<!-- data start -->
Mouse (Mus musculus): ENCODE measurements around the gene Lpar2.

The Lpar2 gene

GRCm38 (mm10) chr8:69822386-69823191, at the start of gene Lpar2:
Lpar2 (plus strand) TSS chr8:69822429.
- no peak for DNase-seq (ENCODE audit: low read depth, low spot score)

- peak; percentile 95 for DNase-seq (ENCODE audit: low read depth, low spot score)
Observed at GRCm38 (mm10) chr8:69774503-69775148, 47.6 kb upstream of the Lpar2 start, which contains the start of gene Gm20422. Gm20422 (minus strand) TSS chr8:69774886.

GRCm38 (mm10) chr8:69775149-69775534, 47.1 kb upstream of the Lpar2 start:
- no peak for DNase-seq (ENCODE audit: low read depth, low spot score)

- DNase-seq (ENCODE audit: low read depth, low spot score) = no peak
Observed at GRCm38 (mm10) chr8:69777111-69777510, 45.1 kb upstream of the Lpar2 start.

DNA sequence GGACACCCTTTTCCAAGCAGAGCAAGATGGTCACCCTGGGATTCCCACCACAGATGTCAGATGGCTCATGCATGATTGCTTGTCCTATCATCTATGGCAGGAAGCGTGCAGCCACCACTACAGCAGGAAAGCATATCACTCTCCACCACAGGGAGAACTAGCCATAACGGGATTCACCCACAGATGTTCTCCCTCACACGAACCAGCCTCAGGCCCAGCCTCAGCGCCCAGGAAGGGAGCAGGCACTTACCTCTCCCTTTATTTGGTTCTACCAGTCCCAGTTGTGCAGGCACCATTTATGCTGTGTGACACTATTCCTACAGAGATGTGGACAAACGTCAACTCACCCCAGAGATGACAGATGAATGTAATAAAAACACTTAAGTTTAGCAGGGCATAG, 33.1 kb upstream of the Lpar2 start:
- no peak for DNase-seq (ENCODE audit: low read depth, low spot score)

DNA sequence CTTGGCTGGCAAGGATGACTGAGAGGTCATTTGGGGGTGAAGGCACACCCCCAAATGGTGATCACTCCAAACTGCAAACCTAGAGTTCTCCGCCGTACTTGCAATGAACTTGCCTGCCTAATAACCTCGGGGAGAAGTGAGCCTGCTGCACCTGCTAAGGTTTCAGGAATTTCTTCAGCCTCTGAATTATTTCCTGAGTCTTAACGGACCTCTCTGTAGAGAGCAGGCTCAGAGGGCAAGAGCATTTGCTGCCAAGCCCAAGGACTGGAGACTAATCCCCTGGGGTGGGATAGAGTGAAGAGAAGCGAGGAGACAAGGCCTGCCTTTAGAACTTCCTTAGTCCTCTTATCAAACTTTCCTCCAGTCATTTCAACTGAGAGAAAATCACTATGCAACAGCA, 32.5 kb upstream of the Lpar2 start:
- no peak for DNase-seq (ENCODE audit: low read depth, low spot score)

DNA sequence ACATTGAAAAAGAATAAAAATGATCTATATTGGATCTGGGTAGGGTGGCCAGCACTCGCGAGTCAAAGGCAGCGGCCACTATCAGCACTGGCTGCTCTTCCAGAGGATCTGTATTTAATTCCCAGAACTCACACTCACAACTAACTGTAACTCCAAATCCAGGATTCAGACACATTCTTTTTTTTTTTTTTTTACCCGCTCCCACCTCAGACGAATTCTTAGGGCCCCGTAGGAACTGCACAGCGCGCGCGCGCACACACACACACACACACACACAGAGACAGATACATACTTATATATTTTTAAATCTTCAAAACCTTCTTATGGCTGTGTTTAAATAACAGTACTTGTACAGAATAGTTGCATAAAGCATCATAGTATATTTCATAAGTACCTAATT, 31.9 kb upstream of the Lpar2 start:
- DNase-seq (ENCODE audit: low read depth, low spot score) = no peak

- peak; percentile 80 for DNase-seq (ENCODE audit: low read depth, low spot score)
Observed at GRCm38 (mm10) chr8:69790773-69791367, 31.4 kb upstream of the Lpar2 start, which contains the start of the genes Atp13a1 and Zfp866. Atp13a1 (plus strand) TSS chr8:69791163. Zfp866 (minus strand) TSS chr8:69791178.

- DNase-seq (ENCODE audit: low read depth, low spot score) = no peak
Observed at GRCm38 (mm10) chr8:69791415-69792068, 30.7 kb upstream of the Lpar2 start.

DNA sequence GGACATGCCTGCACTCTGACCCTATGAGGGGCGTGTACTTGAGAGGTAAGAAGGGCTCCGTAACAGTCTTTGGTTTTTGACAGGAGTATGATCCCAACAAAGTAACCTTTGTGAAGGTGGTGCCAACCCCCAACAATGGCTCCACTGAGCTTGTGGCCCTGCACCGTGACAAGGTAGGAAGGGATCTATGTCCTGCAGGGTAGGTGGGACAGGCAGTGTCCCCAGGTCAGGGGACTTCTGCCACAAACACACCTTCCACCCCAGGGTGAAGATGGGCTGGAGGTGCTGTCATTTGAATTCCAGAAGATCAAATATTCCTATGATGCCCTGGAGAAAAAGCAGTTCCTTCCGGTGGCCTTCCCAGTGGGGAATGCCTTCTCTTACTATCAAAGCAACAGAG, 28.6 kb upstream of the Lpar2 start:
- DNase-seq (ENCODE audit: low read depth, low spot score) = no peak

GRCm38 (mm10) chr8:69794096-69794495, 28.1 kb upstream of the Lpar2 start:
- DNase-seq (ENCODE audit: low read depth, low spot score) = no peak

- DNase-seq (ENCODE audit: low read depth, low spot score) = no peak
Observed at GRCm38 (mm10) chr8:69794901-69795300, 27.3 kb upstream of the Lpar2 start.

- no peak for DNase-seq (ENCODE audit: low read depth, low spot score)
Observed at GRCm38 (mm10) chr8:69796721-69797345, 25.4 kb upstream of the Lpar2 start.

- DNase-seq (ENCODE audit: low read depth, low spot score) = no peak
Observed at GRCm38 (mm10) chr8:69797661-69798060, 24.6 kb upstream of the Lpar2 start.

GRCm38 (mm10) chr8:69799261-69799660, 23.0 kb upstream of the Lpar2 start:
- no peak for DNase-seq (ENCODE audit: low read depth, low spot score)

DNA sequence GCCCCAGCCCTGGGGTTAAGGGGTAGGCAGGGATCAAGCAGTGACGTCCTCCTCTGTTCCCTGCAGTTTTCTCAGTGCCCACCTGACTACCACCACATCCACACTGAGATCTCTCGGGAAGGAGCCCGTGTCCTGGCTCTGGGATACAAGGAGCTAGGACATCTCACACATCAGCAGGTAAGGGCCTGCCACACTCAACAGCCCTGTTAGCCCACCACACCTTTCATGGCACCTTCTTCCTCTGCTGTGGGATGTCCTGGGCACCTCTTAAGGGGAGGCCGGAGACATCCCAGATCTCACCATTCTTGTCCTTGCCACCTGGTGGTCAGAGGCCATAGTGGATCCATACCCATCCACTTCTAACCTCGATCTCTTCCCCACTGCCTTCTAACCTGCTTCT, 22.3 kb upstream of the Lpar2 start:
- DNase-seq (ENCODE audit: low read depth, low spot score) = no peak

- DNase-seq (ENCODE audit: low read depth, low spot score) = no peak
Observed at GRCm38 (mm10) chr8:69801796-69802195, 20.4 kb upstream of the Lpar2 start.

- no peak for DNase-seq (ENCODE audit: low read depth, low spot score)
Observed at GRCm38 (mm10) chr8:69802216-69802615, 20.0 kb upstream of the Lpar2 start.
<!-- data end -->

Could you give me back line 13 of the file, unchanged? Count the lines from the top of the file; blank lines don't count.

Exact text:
- no peak for DNase-seq (ENCODE audit: low read depth, low spot score)